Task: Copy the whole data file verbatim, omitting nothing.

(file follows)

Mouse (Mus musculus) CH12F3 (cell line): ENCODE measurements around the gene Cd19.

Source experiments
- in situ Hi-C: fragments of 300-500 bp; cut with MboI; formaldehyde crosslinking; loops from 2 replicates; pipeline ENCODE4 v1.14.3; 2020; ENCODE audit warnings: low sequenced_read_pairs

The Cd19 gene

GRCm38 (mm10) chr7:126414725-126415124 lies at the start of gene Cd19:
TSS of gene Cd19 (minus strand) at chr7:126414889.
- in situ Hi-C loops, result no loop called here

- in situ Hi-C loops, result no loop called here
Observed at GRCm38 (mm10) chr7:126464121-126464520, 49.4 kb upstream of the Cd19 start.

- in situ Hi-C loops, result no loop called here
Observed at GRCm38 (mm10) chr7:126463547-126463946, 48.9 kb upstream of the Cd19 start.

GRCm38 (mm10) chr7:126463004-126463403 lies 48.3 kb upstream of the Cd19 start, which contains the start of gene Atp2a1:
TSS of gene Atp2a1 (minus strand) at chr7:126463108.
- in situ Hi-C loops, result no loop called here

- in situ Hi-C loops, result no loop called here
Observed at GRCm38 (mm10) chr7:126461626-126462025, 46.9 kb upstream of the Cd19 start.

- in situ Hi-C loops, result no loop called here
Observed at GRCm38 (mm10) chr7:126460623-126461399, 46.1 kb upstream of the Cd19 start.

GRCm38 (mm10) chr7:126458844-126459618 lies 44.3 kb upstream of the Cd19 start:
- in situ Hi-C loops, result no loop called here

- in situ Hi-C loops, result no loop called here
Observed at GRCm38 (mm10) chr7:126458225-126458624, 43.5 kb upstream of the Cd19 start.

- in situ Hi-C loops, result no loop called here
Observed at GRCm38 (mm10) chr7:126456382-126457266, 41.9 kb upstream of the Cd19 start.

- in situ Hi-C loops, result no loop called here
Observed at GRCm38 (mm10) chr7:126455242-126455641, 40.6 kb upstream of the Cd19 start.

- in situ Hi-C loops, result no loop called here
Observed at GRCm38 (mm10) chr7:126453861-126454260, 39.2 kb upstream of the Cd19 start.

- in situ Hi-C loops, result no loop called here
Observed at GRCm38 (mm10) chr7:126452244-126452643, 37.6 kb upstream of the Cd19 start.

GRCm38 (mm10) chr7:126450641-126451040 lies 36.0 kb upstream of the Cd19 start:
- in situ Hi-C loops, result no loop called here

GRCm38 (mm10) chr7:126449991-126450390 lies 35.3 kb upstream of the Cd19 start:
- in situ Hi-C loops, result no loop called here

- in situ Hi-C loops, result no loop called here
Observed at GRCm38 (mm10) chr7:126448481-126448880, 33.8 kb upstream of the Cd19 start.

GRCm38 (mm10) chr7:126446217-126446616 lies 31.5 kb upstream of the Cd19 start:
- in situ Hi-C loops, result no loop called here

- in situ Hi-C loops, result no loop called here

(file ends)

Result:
Mouse (Mus musculus) CH12F3 (cell line): ENCODE measurements around the gene Cd19.

Source experiments
- in situ Hi-C: fragments of 300-500 bp; cut with MboI; formaldehyde crosslinking; loops from 2 replicates; pipeline ENCODE4 v1.14.3; 2020; ENCODE audit warnings: low sequenced_read_pairs

The Cd19 gene

GRCm38 (mm10) chr7:126414725-126415124 lies at the start of gene Cd19:
TSS of gene Cd19 (minus strand) at chr7:126414889.
- in situ Hi-C loops, result no loop called here

- in situ Hi-C loops, result no loop called here
Observed at GRCm38 (mm10) chr7:126464121-126464520, 49.4 kb upstream of the Cd19 start.

- in situ Hi-C loops, result no loop called here
Observed at GRCm38 (mm10) chr7:126463547-126463946, 48.9 kb upstream of the Cd19 start.

GRCm38 (mm10) chr7:126463004-126463403 lies 48.3 kb upstream of the Cd19 start, which contains the start of gene Atp2a1:
TSS of gene Atp2a1 (minus strand) at chr7:126463108.
- in situ Hi-C loops, result no loop called here

- in situ Hi-C loops, result no loop called here
Observed at GRCm38 (mm10) chr7:126461626-126462025, 46.9 kb upstream of the Cd19 start.

- in situ Hi-C loops, result no loop called here
Observed at GRCm38 (mm10) chr7:126460623-126461399, 46.1 kb upstream of the Cd19 start.

GRCm38 (mm10) chr7:126458844-126459618 lies 44.3 kb upstream of the Cd19 start:
- in situ Hi-C loops, result no loop called here

- in situ Hi-C loops, result no loop called here
Observed at GRCm38 (mm10) chr7:126458225-126458624, 43.5 kb upstream of the Cd19 start.

- in situ Hi-C loops, result no loop called here
Observed at GRCm38 (mm10) chr7:126456382-126457266, 41.9 kb upstream of the Cd19 start.

- in situ Hi-C loops, result no loop called here
Observed at GRCm38 (mm10) chr7:126455242-126455641, 40.6 kb upstream of the Cd19 start.

- in situ Hi-C loops, result no loop called here
Observed at GRCm38 (mm10) chr7:126453861-126454260, 39.2 kb upstream of the Cd19 start.

- in situ Hi-C loops, result no loop called here
Observed at GRCm38 (mm10) chr7:126452244-126452643, 37.6 kb upstream of the Cd19 start.

GRCm38 (mm10) chr7:126450641-126451040 lies 36.0 kb upstream of the Cd19 start:
- in situ Hi-C loops, result no loop called here

GRCm38 (mm10) chr7:126449991-126450390 lies 35.3 kb upstream of the Cd19 start:
- in situ Hi-C loops, result no loop called here

- in situ Hi-C loops, result no loop called here
Observed at GRCm38 (mm10) chr7:126448481-126448880, 33.8 kb upstream of the Cd19 start.

GRCm38 (mm10) chr7:126446217-126446616 lies 31.5 kb upstream of the Cd19 start:
- in situ Hi-C loops, result no loop called here

- in situ Hi-C loops, result no loop called here